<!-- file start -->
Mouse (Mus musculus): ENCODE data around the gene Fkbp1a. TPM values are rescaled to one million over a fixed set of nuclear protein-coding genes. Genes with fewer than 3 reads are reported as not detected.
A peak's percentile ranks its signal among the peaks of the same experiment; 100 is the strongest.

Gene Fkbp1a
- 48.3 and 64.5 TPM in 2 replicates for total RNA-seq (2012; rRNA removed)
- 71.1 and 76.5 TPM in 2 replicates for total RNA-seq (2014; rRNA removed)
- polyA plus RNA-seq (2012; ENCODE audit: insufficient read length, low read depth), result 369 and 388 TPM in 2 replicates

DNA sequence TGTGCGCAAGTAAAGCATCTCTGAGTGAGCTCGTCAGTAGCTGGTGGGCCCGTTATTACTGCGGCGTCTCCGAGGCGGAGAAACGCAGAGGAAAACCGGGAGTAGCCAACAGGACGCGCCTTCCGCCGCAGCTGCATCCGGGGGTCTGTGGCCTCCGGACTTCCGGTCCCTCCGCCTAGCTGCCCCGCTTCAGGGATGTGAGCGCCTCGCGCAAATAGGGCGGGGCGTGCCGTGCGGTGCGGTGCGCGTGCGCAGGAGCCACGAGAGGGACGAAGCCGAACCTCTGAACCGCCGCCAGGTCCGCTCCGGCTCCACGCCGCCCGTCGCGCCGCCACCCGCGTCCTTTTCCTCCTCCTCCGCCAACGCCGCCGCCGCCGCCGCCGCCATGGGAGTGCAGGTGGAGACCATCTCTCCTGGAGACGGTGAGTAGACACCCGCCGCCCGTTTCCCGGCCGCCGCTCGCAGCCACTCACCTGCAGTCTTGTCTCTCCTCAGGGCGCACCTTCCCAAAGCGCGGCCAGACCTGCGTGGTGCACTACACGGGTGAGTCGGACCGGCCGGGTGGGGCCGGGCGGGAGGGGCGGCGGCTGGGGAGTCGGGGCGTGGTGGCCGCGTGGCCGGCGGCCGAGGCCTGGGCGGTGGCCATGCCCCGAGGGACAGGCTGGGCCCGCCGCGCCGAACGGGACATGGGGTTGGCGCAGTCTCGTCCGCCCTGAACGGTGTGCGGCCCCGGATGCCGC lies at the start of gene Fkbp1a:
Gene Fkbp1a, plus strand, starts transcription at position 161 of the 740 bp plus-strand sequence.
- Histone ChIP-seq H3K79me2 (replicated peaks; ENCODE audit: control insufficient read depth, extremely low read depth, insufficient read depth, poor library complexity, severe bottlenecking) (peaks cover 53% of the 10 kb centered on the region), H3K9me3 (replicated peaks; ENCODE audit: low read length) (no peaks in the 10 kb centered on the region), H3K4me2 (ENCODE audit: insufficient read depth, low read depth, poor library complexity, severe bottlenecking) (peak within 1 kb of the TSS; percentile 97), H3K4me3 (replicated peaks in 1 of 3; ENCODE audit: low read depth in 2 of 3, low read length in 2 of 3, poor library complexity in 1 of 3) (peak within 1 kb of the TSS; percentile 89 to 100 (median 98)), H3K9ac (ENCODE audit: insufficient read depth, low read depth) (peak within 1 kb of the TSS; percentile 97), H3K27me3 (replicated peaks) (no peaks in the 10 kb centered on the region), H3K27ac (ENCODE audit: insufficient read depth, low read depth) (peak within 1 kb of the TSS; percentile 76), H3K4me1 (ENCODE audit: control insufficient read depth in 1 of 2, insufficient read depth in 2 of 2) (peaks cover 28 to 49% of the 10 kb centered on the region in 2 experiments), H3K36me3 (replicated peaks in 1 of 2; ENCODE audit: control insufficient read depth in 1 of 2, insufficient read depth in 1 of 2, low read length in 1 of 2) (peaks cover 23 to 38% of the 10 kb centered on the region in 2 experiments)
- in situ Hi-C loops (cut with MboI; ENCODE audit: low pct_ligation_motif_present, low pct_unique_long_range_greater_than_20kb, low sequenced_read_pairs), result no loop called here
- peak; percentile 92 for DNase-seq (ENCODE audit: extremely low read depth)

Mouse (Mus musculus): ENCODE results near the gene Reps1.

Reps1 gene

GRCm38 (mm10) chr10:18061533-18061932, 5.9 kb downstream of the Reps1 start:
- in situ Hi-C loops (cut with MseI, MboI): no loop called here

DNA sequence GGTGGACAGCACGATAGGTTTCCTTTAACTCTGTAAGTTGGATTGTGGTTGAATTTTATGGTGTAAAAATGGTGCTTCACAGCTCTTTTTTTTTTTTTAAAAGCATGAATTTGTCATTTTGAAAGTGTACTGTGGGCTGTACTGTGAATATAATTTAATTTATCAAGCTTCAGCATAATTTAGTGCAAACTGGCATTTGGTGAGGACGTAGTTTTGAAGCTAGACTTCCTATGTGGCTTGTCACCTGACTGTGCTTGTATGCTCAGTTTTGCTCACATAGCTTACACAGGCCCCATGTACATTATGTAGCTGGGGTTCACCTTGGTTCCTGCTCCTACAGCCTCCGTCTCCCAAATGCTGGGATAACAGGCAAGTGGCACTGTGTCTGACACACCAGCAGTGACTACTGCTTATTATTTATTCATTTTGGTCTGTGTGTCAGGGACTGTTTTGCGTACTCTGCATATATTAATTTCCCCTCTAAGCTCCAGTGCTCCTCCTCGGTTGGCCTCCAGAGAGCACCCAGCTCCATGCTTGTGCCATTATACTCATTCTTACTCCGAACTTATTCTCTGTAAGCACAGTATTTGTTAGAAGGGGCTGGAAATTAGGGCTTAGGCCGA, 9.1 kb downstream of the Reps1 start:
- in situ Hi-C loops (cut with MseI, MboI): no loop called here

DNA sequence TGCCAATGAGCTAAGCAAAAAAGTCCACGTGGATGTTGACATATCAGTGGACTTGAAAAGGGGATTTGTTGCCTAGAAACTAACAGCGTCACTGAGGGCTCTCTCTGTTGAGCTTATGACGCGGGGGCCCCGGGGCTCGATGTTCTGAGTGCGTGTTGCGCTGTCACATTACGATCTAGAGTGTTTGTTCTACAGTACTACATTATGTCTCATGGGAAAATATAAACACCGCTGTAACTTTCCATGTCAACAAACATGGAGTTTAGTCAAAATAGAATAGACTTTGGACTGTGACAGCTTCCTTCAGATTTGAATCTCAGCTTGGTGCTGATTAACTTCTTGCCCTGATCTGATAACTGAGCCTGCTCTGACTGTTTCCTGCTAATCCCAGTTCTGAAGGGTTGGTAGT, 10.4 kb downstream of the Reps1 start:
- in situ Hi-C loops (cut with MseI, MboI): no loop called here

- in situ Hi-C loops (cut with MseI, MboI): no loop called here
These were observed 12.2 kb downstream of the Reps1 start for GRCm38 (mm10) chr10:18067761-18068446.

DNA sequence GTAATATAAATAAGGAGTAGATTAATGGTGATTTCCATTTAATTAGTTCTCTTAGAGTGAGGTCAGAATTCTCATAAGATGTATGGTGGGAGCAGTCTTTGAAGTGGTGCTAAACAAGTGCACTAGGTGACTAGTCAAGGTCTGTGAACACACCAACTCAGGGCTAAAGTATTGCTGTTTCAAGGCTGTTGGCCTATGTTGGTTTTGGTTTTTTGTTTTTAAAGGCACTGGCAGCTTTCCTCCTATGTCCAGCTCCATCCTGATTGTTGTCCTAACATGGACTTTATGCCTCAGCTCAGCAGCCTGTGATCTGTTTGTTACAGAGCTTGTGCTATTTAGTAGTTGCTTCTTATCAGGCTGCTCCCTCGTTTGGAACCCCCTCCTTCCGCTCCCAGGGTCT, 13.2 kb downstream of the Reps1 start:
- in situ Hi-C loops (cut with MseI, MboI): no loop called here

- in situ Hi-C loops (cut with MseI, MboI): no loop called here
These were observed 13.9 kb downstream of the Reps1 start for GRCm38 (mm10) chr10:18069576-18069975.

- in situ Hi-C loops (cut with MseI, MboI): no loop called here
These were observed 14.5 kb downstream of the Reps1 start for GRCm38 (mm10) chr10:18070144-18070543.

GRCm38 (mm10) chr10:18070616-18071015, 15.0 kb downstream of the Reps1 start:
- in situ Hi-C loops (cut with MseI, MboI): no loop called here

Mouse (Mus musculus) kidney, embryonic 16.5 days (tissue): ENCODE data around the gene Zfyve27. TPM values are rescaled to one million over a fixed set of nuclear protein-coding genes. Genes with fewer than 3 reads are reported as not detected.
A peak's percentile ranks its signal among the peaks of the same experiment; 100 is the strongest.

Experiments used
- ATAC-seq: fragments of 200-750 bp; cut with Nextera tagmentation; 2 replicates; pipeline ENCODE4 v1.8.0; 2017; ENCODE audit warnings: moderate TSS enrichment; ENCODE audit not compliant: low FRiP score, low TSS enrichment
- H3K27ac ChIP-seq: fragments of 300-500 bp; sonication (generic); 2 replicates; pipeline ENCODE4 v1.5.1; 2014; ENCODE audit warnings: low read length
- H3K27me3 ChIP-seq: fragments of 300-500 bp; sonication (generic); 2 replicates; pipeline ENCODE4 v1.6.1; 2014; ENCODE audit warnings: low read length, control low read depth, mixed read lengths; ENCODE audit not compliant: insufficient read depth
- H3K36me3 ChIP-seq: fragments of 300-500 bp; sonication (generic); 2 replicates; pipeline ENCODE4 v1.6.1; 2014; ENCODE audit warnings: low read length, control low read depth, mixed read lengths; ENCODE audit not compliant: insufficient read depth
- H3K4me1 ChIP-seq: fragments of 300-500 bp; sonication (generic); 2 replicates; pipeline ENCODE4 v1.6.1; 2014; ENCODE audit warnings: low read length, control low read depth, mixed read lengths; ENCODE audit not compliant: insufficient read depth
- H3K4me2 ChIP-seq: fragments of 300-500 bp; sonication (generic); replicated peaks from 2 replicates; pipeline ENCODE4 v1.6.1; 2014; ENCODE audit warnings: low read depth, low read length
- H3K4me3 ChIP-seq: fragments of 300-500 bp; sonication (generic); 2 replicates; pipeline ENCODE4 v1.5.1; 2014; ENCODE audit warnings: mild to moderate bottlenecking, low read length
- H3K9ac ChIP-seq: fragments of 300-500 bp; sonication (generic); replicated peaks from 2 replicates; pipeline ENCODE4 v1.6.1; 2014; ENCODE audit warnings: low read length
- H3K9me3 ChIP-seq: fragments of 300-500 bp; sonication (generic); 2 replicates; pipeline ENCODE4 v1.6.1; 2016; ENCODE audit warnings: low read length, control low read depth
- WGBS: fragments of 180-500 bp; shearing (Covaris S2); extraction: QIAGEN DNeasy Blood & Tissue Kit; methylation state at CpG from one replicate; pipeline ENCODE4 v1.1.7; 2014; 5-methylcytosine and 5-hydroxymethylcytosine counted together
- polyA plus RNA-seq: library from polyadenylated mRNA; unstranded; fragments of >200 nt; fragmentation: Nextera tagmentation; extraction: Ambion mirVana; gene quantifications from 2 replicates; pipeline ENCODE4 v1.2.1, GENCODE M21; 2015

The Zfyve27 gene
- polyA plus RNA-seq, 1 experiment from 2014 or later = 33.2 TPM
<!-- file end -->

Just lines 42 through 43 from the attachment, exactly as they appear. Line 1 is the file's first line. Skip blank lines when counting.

- WGBS: fragments of 180-500 bp; shearing (Covaris S2); extraction: QIAGEN DNeasy Blood & Tissue Kit; methylation state at CpG from one replicate; pipeline ENCODE4 v1.1.7; 2014; 5-methylcytosine and 5-hydroxymethylcytosine counted together
- polyA plus RNA-seq: library from polyadenylated mRNA; unstranded; fragments of >200 nt; fragmentation: Nextera tagmentation; extraction: Ambion mirVana; gene quantifications from 2 replicates; pipeline ENCODE4 v1.2.1, GENCODE M21; 2015